A regulatory review of a sample of investment fund managers has found that most had not implemented Assessments of Value (AoVs) that met the standards required by the Financial Conduct Authority (FCA).

The review covered a range of 18 fund managers, with research taking place between July 2020 and May 2021.

The FCA requires authorised Fund Managers to carry out an AoV at least once a year.

They put this regulatory requirement in place following their Asset Management Study, which found evidence of weak demand-side pressure in the market for authorised investment funds, leading to a lack of competition on fees and charges.

Accordingly, the new rules required fund managers to assess whether their fund fees are justified by the value provided to investors using a set of minimum considerations.

Details of the AoV have to be reported to investors, along with a clear explanation of what action has been taken if the charges are not justified.

The FCA’s review found that, while some fund managers have been conducting AoV assessments well, too many fund managers made assumptions that they could not justify, undermining the credibility of their assessments.

When considering the fund’s performance, many managers did not consider what the fund should deliver given its investment policy, strategy and fees.

Investment fund managers spent a disproportionate amount of time looking for savings in administration service charges, which cost investors relatively little compared with the time spent reviewing asset management and distribution costs, which typically cost investors much more.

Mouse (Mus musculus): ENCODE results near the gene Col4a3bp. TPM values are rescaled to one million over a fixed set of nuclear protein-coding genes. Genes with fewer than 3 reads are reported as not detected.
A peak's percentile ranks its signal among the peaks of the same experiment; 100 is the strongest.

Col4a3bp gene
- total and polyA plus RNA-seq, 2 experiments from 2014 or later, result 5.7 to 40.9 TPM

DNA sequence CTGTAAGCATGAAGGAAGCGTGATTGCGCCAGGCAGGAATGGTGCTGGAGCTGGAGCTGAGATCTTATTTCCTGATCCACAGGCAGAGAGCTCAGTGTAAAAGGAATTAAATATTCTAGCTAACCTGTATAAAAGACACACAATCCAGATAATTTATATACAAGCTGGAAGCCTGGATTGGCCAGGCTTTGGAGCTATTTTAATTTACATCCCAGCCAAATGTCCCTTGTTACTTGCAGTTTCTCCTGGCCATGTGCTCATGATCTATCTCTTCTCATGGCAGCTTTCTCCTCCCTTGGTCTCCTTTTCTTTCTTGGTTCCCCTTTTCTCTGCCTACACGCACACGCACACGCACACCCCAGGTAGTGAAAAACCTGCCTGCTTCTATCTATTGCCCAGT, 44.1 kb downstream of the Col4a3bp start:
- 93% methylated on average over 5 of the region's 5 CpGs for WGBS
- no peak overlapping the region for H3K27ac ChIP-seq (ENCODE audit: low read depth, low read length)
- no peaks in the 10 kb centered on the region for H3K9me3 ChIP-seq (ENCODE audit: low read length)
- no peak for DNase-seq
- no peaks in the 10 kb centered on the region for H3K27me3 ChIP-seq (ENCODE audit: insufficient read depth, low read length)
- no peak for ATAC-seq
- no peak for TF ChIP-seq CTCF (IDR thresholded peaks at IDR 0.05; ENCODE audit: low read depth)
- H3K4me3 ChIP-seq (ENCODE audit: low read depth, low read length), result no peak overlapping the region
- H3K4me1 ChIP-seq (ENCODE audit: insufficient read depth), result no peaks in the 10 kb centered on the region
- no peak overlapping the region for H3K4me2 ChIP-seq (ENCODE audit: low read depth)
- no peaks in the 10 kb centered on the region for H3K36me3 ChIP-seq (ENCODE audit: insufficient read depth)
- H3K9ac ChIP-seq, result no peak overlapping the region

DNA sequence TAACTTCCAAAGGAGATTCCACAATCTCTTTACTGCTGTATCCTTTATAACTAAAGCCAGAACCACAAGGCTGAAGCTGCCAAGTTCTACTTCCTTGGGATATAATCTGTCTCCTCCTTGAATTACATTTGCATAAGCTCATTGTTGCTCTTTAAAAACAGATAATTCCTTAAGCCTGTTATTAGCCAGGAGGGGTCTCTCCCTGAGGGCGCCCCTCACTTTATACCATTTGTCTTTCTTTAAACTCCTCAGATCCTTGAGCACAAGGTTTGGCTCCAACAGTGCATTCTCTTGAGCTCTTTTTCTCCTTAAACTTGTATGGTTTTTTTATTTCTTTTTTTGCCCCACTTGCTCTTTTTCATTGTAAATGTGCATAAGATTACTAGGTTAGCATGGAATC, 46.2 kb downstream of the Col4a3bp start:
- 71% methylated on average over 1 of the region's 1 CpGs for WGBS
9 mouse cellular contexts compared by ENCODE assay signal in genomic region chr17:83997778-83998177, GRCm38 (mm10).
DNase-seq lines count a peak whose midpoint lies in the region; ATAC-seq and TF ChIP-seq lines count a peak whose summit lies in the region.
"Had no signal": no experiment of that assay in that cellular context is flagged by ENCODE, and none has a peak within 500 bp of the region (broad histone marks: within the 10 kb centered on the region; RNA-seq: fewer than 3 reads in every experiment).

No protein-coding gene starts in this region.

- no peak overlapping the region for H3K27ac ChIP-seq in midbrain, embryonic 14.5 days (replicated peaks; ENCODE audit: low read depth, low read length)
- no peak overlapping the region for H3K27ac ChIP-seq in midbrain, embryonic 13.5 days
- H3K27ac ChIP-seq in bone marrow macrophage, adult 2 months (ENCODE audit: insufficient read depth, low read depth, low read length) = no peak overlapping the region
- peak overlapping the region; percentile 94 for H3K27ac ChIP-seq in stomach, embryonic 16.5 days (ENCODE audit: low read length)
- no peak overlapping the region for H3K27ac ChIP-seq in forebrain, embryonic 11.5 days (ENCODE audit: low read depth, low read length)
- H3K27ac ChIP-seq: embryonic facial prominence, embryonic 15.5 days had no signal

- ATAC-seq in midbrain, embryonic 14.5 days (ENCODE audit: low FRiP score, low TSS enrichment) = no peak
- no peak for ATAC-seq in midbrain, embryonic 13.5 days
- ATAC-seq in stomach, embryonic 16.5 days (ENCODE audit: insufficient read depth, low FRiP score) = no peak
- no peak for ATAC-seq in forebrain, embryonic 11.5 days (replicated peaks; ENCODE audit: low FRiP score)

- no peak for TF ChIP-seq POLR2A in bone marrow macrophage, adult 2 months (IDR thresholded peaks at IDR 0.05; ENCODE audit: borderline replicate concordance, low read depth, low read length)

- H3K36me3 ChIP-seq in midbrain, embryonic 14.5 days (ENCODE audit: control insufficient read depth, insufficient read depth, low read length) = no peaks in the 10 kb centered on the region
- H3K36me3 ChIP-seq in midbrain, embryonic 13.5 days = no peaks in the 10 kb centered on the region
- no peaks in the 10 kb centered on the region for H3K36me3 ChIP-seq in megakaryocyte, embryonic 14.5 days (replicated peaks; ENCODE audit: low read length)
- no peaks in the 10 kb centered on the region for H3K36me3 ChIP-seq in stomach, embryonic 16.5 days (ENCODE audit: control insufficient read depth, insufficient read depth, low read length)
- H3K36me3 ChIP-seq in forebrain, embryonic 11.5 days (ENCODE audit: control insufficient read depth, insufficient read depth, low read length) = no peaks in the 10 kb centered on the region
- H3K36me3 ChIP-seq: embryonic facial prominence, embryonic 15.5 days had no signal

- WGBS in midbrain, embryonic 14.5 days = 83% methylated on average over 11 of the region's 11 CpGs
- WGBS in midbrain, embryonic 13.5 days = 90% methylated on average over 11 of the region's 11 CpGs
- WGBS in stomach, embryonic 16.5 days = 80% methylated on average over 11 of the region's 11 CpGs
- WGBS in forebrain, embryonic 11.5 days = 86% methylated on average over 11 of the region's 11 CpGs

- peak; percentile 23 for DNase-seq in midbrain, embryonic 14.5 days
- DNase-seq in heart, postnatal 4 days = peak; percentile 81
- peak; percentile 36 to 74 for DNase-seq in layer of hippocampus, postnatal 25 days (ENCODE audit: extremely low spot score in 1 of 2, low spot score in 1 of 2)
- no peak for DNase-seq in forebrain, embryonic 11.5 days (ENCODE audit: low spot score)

Other fund providers did not meet the expected standards by using poorly designed processes, leading to incomplete value assessments. For example, some firms in the survey failed to assess elements such as fund performance, costs and classes of units or were unable to perform assessments at share class level. The FCA also found that some of the independent directors of the governing bodies of fund managers did not provide the robust challenge they expected and appeared to lack sufficient understanding of the relevant rules.

In conclusion, the FCA expects more rigour from fund managers when assessing their funds’ value to help ensure that investment products represent good value for investors.

The FCA plans to review firms again within the next 18 months to see how they have responded to this feedback.

They will then consider using other regulator tools if they find firms are not meeting the required standards.

About the author

Trading and Investment

Traded the markets for over 15 years, including Commodities, Bonds, Currencies, Equities, and Indices. I have also worked as a Chartered Financial Planner.
CeMAP, CeFA, DipFA, AdvDipFA, Ba(Hons) Economics, Chartered ALIBF

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